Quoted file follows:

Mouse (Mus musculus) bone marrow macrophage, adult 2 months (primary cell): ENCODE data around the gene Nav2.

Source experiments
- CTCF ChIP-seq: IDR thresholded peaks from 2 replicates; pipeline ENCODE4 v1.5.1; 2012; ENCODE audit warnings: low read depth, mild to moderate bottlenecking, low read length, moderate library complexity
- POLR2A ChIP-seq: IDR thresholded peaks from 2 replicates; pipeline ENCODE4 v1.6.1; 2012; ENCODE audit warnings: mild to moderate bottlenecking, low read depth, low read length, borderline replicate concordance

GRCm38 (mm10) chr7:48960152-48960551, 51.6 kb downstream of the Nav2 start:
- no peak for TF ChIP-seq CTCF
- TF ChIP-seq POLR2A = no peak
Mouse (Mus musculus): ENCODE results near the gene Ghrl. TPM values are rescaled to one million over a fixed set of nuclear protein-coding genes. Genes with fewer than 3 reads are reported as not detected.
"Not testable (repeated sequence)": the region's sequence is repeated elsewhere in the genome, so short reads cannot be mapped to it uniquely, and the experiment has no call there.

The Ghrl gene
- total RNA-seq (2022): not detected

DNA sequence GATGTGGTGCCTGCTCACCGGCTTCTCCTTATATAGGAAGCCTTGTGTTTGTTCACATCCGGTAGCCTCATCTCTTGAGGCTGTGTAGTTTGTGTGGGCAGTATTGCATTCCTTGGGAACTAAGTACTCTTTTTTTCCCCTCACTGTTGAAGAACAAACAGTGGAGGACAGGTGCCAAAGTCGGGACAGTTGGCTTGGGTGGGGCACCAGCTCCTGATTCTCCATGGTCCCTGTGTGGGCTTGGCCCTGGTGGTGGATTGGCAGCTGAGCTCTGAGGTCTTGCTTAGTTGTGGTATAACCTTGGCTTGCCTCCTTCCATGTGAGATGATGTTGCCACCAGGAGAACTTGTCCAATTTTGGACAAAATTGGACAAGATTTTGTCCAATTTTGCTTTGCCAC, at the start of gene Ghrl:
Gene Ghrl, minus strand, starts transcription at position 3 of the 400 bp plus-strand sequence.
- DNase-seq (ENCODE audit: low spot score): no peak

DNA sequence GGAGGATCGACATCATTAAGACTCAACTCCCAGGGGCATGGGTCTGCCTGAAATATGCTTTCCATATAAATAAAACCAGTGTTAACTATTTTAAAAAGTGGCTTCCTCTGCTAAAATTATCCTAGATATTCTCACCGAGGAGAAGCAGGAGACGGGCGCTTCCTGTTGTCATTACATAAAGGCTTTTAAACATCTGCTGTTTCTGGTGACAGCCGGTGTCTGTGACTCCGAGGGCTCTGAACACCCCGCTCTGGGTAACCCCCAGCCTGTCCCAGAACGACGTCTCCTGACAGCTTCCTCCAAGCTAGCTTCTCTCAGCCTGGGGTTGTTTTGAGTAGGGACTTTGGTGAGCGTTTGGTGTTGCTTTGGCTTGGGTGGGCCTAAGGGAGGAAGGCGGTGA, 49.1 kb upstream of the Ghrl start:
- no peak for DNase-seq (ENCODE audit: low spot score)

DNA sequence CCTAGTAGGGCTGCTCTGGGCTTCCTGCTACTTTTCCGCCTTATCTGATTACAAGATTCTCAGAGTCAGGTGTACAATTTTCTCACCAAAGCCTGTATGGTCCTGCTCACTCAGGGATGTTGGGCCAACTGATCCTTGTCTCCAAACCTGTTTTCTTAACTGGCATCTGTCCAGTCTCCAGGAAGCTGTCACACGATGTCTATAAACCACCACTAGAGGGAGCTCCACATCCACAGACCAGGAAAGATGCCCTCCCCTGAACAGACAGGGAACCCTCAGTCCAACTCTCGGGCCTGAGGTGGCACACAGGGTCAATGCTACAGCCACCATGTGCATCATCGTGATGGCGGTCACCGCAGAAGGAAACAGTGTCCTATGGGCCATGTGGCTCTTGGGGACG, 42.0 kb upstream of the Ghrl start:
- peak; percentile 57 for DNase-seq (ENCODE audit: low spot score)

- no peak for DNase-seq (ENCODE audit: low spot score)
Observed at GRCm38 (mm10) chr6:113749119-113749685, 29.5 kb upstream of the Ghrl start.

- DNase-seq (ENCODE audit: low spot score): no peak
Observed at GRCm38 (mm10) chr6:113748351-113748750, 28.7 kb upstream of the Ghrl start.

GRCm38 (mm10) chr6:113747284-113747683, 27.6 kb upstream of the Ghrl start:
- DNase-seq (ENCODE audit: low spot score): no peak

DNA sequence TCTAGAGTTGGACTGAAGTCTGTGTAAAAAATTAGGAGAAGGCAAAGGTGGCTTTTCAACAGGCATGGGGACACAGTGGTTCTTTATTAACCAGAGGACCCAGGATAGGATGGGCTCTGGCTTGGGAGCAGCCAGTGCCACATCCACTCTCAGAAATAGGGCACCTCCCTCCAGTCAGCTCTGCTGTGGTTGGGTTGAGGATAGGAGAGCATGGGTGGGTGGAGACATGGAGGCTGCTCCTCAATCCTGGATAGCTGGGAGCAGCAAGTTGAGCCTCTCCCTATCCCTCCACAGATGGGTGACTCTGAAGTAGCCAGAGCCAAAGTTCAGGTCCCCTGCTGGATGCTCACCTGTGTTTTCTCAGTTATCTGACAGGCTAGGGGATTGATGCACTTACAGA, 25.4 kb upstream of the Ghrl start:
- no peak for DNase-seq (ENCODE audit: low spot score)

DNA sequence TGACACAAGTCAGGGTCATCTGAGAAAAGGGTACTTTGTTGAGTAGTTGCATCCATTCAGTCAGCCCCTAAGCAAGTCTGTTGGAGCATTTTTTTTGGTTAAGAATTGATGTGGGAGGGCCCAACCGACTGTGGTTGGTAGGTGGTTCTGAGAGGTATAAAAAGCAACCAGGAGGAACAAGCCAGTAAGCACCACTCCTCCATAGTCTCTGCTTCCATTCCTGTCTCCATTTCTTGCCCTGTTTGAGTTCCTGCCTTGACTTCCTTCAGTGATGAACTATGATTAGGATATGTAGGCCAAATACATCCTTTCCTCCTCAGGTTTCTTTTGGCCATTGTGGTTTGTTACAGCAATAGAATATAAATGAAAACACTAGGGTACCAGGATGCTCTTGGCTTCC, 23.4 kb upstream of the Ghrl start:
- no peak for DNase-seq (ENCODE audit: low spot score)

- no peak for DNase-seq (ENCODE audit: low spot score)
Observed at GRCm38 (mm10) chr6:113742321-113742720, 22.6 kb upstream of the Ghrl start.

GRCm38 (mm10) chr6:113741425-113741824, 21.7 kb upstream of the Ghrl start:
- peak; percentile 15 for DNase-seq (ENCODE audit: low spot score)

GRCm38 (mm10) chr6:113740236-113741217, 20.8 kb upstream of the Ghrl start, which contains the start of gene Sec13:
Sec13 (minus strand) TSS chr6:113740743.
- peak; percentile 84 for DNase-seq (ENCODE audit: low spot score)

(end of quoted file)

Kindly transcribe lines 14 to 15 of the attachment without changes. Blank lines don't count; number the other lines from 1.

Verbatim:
- DNase-seq (ENCODE audit: low spot score): no peak

DNA sequence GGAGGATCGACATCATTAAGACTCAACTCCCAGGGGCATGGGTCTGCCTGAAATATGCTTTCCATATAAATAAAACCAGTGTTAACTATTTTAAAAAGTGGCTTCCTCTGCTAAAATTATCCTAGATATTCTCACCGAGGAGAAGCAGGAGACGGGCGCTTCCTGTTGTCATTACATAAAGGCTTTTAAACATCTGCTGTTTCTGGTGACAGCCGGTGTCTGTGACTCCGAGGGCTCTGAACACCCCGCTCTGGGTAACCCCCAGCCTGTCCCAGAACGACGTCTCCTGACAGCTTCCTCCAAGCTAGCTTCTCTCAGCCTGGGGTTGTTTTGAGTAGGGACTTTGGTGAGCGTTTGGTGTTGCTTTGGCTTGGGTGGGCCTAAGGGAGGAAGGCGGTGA, 49.1 kb upstream of the Ghrl start: